Never respond to emails that request personal financial information
You should be suspicious of any email that asks for your password or account information, or includes links for that purpose. Banks and ecommerce companies do not usually send such emails.
Look for signs that an email is "phishy"
Some phishing emails are generic, using greetings like "Dear valued customer." They may also include alarming claims (e.g., your account numbers have been stolen), use suspiciously poor spelling or grammar and/or request that you take an action like clicking a link or sending personal information to an unknown address.
Other phishing emails are more targeted and may be very believable. Look for unusual behavior, such as a blank or irrelevant attachment (which could have hidden malware), or a request to click a link that doesn’t fit with the topic or sender of the message.
Visit bank websites by typing the address into the address bar
Don’t follow links embedded in an unsolicited email. Phishers often use these to direct you to a bogus site. Instead, you should type the full address into the address bar in your browser.
Keep a regular check on your accounts
Regularly log in to your online accounts and check your statements. If you see any suspicious transactions, report them to your bank or credit card provider.
Make sure that the website you are visiting is secure
Check the web address in the address bar. If the website you are visiting is on a secure server, it should start with https:// ("s" stands for secure) rather than the usual http://. Also look for a small padlock icon on the browser’s status bar. These signs tell you that the website is using encryption.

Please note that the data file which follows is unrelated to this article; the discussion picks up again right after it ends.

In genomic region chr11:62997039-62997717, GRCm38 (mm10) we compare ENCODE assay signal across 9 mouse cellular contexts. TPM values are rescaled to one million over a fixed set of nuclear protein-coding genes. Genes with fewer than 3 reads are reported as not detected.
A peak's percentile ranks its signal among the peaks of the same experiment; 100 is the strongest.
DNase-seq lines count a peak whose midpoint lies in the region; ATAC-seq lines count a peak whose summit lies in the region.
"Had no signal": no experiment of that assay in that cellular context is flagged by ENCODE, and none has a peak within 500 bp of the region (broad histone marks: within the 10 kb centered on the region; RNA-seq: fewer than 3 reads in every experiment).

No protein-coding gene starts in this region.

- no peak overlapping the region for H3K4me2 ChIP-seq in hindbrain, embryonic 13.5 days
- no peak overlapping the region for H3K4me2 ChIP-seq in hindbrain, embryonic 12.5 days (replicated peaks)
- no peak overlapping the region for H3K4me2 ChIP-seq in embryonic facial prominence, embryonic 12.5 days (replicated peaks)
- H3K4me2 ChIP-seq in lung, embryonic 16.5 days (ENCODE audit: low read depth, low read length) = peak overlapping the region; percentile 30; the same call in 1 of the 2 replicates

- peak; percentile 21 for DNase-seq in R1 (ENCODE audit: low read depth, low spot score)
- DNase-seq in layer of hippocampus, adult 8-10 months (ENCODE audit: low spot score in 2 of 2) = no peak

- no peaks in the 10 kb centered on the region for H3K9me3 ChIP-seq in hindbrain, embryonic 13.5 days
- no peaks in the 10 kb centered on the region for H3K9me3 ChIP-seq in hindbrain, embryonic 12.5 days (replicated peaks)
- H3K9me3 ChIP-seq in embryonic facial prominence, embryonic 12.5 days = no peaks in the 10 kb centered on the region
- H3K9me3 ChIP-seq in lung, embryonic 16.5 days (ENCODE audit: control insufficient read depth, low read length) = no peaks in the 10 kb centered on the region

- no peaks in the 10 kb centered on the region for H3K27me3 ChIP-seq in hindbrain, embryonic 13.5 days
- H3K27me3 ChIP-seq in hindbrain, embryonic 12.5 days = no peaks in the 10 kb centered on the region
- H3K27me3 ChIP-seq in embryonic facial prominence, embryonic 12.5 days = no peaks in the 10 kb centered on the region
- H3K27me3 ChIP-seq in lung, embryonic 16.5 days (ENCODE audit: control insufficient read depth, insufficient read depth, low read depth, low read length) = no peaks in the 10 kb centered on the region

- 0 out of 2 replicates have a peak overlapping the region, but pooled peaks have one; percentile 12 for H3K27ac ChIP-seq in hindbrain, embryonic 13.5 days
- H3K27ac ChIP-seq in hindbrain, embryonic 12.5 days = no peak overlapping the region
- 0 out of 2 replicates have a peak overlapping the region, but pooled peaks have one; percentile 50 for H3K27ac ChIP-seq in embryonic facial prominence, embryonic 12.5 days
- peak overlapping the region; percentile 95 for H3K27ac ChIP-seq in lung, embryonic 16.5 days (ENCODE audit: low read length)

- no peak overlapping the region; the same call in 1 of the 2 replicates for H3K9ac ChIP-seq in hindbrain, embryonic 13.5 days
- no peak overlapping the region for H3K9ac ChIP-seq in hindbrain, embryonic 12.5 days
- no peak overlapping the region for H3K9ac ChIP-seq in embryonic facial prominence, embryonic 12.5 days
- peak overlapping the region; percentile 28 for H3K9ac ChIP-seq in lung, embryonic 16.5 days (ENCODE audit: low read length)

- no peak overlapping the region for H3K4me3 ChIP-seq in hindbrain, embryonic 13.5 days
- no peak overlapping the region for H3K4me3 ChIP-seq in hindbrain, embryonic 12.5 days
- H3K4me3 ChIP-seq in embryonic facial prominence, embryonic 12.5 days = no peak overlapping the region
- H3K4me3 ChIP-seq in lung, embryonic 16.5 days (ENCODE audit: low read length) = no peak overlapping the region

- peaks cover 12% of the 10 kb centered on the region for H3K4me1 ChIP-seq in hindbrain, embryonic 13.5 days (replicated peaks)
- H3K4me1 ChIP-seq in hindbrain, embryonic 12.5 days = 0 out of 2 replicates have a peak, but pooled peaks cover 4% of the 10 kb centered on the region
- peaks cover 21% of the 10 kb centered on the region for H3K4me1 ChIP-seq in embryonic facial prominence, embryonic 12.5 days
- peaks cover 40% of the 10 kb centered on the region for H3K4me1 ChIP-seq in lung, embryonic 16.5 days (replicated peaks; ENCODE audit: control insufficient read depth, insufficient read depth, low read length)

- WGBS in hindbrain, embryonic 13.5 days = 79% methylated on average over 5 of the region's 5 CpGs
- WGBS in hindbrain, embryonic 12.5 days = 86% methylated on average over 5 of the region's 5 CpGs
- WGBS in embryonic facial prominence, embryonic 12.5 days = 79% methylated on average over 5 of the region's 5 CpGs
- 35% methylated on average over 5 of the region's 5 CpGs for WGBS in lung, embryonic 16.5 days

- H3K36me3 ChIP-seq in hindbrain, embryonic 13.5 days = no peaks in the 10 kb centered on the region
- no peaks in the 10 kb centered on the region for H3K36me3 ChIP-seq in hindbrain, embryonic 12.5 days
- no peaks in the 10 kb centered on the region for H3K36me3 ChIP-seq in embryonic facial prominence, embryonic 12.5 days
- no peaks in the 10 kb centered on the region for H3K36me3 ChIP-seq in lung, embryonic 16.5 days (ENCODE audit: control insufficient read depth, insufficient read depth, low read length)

However, even if a site is secure, there is no guarantee that it is safe because hackers can create websites that use encryption that are designed to steal personal information.
Be cautious with emails and personal data
Always conduct transactions safely. Don’t let anyone know your PINs or passwords, do not write them down, and do not use the same password for all your online accounts. Don’t open or reply to spam emails as this lets the sender know that your address is valid and can be used for future scams.
Keep your computer secure
Anti-spam software will prevent many phishing emails from reaching you. A firewall also helps to keep your personal information secure and block unauthorized communications. You should also run antivirus software to detect and disable malicious programs, such as spyware or backdoor Trojans, which may be included in phishing emails. Keep your Internet browser up-to-date with the latest security patches.
Always report suspicious activity
If you receive an email you suspect isn’t genuine, forward it to the spoofed organization. Many companies have a dedicated email address for reporting such abuse.
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